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United States District Court for the Southern District of New York
January 14, 1949
No Number in Original
[*450] On November 15, 1948 Isaac Lippman and Max Perlstein, two of the defendants in this criminal anti-trust action, moved to dismiss the indictment as not stating facts sufficient to constitute an offense against the United States. They asserted that the allegations of venue in paragraph 16 of the indictment were insufficient and that the indictment failed to allege the commission of any acts in furtherance of [*451] the conspiracy. I denied this motion on November 23, 1948, without opinion.
On November 30, 1948 certain other of the defendants moved to dismiss the indictment, and, along with defendants Lippman and Perlstein, requested bills of particulars. Federal Rules of Criminal Procedure, rules 7(f), 12(b), 18 U.S.C.A. After argument, the case was adjourned for a further hearing on December 15 and 16. At that time, certain other defendants moved to dismiss and requested bills of particulars.
I. Motions to Dismiss.
A. Multiple Punishment
The defendants were indicted in two counts for conspiracies [**3] in violation of Sections 1 and 2 of the Sherman Act, 15 U.S.C.A. §§ 1, 2. The charging paragraph (13) of count one alleges a violation of Section 1 and the charging paragraph (18) of count two a violation of Section 2, each substantially in the words of the statute. Both charging paragraphs are followed by identical paragraphs (14 and 19) which state the substantial terms of the conspiracies. Defendants The United States Leather Company and Robert L. Lerch have moved to dismiss counts one and two as violative of the Fifth Amendment in that they 'allege conspiracies which are not reciprocally distinguishable from and independent of each other,' citing such cases as Blockburger v. United States, 1932, 284 U.S. 299, 52 S.Ct. 180, 76 L.Ed. 306, and Albrecht v. United States, 1927, 273 U.S. 1, 47 S.Ct. 250, 71 L.Ed. 505. Defendants contend that, if convicted on each count, they will be punished twice for the same acts, since every ingredient of a violation of Section 1 is, by the terms of the indictment, present in a violation of Section 2.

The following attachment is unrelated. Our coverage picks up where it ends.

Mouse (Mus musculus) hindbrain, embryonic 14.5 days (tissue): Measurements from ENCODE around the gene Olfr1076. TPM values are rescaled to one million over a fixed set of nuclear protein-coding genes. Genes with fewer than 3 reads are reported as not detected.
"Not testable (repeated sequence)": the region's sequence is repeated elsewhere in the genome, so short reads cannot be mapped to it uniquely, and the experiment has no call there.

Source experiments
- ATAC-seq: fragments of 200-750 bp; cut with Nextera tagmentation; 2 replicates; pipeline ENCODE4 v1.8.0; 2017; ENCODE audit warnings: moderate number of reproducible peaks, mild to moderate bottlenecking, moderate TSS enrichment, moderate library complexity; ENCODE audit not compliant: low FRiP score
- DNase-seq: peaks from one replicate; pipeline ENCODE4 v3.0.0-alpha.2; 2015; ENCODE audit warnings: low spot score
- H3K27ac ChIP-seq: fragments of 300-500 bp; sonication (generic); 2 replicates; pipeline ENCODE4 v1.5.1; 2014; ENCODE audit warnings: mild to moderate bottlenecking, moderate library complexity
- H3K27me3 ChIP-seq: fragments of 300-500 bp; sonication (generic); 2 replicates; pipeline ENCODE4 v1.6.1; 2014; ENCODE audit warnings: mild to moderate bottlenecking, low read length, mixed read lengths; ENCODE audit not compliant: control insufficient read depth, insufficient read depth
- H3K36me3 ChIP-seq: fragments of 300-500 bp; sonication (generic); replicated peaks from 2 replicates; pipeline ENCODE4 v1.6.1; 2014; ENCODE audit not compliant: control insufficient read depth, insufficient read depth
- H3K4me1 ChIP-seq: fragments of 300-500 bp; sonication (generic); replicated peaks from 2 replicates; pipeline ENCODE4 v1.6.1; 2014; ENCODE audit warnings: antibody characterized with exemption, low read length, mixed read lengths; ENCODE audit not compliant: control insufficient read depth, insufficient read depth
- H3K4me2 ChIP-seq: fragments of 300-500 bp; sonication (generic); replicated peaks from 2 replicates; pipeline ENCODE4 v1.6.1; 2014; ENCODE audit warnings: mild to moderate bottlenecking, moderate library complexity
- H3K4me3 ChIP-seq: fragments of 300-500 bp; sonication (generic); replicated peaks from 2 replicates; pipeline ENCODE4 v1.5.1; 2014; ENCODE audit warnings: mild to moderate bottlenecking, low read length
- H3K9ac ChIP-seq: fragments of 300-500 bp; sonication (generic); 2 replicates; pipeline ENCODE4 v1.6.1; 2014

] The problem of multiple punishment or double jeopardy in connection with a course of conduct that violates more than one statute is complex, and [**4] the criteria for determining just how much criminal liability may constitutionally be pressed from the defendant's course of conduct are not wholly satisfactory. See Notes, Double Jeopardy and the Multiple-Count Indictment, 57 Yale L.J. 132(1947); Identity of Offenses: A Study in Judicial Method, 45 Harvard L.Rev. 535 (1932). The complexity increases when the offenses charged are conspiracies, especially when their 'possibilities for miscarriage of justice to particular individuals' increase as the number involved 'is broadened to include more and more, in varying degrees of attachment to the confederation.' Kotteakos v. United States, 1946, 328 U.S. 750, 776, 66 S.Ct. 1239, 1253, 90 L.Ed. 1557.
Full case includes Shepard's, Headnotes, Legal Analytics from Lex Machina, and more.
82 F. Supp. 449 *; 1949 U.S. Dist. LEXIS 3031 **
UNITED STATES v. THE METROPOLITAN LEATHER & FINDINGS ASS'N, Inc., et al.
indictment, conspiracy, cases, motion to dismiss, Leather, charges, shoe, finders, requests, food, bill of particulars, refusals, prepare, terms
Antitrust & Trade Law, US Department of Justice Actions, Criminal Actions, General Overview, Constitutional Law, Fundamental Rights, Procedural Due Process, Double Jeopardy, Criminal Law & Procedure, Inchoate Crimes, Conspiracy, Elements, Sherman Act, Double Jeopardy, Double Jeopardy Protection, Multiple Punishments